Category: ADHD - Child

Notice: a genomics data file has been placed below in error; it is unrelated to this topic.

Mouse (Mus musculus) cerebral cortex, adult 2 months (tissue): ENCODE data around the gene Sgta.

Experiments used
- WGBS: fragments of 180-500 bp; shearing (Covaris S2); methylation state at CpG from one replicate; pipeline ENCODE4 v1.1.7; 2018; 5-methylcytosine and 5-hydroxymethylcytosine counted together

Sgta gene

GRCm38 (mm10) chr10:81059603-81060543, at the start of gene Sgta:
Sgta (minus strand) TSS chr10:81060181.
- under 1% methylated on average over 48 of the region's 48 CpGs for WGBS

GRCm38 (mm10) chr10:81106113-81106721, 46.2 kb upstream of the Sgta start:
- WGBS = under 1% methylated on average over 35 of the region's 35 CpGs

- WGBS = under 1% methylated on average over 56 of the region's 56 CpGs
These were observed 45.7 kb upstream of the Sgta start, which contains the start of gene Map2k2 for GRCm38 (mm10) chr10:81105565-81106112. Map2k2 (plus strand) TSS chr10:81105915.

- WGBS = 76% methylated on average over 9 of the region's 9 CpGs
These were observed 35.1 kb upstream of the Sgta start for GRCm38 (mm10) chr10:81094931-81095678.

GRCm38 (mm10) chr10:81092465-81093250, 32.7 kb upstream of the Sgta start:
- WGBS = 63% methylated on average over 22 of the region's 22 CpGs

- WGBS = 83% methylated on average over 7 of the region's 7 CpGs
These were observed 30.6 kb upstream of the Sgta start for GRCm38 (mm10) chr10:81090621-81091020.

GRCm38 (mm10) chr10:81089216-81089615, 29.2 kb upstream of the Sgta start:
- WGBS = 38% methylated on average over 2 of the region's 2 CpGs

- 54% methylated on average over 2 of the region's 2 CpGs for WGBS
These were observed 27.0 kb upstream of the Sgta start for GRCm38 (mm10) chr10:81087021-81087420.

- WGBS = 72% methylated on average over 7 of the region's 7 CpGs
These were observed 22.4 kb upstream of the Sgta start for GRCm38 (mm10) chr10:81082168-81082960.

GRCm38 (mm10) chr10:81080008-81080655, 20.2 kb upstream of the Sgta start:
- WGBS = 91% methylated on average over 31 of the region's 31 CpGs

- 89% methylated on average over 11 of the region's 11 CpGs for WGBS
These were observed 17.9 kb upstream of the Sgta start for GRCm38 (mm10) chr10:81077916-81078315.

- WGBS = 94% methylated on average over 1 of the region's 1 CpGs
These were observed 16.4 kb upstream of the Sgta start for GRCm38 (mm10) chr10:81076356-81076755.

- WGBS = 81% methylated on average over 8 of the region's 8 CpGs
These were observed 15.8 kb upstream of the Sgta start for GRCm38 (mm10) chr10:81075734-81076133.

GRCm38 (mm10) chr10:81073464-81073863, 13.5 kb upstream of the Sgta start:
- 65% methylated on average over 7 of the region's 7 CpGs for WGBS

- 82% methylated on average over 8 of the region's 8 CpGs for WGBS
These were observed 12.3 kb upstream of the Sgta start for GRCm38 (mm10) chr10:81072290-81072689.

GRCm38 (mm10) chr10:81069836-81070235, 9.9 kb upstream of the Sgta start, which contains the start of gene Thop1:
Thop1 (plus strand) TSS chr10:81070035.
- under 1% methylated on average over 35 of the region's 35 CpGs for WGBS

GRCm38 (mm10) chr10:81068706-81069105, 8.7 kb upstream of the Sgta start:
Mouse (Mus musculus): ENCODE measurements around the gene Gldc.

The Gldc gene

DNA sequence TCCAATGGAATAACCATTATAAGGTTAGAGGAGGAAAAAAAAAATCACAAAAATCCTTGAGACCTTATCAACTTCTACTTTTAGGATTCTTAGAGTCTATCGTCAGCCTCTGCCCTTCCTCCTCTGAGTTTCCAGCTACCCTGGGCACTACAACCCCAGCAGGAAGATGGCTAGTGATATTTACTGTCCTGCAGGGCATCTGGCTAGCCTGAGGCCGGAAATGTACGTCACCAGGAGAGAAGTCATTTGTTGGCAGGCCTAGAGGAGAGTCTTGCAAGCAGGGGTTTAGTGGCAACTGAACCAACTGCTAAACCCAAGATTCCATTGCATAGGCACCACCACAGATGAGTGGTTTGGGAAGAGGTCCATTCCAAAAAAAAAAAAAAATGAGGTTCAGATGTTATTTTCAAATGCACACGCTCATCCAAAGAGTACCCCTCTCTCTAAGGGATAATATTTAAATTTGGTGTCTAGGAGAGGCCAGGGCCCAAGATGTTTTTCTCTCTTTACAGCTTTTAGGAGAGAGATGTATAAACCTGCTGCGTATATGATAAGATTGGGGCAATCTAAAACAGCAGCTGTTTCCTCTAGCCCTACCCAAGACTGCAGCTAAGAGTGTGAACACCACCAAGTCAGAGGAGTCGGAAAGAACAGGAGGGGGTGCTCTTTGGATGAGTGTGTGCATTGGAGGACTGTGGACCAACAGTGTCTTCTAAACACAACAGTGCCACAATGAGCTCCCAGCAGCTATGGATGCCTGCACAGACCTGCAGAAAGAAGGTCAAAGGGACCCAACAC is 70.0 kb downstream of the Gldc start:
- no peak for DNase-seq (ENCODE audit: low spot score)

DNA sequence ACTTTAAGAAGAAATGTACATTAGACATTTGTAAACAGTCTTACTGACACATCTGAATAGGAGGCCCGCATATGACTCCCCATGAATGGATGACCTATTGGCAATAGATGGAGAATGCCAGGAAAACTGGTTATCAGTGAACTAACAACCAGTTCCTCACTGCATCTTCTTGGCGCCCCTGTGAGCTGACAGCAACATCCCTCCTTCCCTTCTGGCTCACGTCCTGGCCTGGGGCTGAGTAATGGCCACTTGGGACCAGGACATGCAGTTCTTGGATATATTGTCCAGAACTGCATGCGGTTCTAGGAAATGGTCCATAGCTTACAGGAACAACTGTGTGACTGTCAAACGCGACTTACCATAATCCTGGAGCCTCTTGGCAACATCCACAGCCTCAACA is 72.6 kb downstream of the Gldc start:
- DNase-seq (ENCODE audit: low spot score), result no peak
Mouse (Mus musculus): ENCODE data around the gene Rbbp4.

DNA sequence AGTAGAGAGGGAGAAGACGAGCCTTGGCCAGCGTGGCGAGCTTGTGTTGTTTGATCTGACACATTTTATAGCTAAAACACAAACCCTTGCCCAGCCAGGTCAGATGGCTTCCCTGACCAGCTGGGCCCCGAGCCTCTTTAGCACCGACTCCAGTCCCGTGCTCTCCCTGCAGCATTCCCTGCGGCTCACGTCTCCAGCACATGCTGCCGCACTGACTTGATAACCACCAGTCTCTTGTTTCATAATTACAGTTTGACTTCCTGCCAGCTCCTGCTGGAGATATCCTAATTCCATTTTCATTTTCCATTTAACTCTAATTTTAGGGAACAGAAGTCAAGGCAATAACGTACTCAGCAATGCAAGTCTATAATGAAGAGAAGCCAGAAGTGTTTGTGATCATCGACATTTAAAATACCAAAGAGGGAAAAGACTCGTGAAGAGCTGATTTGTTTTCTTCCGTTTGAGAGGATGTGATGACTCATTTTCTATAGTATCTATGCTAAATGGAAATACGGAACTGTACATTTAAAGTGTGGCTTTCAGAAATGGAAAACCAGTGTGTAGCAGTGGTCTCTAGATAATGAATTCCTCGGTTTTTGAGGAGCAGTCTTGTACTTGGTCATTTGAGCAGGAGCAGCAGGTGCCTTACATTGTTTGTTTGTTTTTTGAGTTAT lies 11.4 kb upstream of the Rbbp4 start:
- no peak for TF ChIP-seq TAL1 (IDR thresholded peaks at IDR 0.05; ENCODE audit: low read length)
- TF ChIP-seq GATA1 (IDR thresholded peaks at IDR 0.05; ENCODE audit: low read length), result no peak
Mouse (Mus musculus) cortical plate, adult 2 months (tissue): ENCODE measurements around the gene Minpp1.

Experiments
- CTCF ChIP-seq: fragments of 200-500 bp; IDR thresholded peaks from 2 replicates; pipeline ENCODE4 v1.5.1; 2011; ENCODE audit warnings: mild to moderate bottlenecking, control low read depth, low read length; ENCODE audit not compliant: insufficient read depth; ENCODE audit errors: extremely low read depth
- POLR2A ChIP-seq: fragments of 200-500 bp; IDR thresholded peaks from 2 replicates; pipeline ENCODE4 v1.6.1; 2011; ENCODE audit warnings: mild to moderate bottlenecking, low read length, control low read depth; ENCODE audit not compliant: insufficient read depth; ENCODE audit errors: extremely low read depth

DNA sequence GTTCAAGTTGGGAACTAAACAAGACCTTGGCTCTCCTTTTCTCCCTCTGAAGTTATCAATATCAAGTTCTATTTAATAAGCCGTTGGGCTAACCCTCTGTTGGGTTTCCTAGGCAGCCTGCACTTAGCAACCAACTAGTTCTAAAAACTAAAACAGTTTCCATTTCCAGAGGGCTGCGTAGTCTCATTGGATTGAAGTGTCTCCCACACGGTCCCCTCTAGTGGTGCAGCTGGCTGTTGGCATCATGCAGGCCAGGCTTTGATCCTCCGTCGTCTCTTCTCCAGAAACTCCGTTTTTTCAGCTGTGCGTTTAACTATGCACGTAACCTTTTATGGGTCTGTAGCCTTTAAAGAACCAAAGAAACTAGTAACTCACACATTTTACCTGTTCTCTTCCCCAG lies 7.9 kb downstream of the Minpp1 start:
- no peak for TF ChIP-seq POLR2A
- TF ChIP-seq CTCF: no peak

The literature attests to the importance of routines for child and adolescent development. This is especially true for those with self-regulation difficulties, as the presence of routines creates a predictable, structured environment for youth (Koblinsky et al., 2006). During adolescence, self-regulatory skills are necessary for gaining autonomy and independent functioning. By nature of the diagnosis, adolescents with ADHD typically experience difficulties with self-regulation, including time management, efficient task completion, and emotion-regulation (Wolf & Wasserstein, 2001). Adolescents’ poor self-regulation is a common source of frustration for parents, and often leads to conflict (Fletcher et al., 1996). Kamdradt et al., (2014), found that poor time management and emotion-regulation significantly predicted increased inattention in adults. However, few studies have examined whether increased time management and positive family communication is associated with fewer symptoms of inattention, hyperactivity/impulsivity, learning problems, executive functioning, and peer relations in adolescents. The purpose of the current study was to examine the association between adolescents’ time management and parent-adolescent communication as predictors of ADHD symptoms. A sample of 226 caregivers completed the Conflict Behavior Questionnaire (CBQ-20; Robin et al., 1987), a time management scale developed for purposes of the current investigation, and the Conners-3 Parent Report (Conners, 1997), regarding their adolescent. Multiple regression analyses testing main effects of time management and communication were run on parent ratings of the Conners-3 behavior scales, including: Inattention, Hyperactivity/ Impulsivity, Learning Problems, Executive Functioning, Aggression, and Peer Relations. While controlling for gender, two significant models emerged. Specifically, greater time management and positive family communication were associated with low levels of inattention (F(2,188)=12.424, p < .001), with an R2 of .165. Similarly, greater time management and positive family communication were associated with low levels of executive functioning deficits (F(2,188)=23.817, p < .001), with an R2 of .275. Although the remaining models were non-significant, higher ratings of either time management or communication were associated with lower impulsivity, learning problems, peer relations, and aggression. Thus, the incorporation of time management and communication skills training in therapy, for youth with poor self-regulation, may be beneficial. Future research should focus on evaluating whether the results are consistent in a verified clinical sample of youth with ADHD.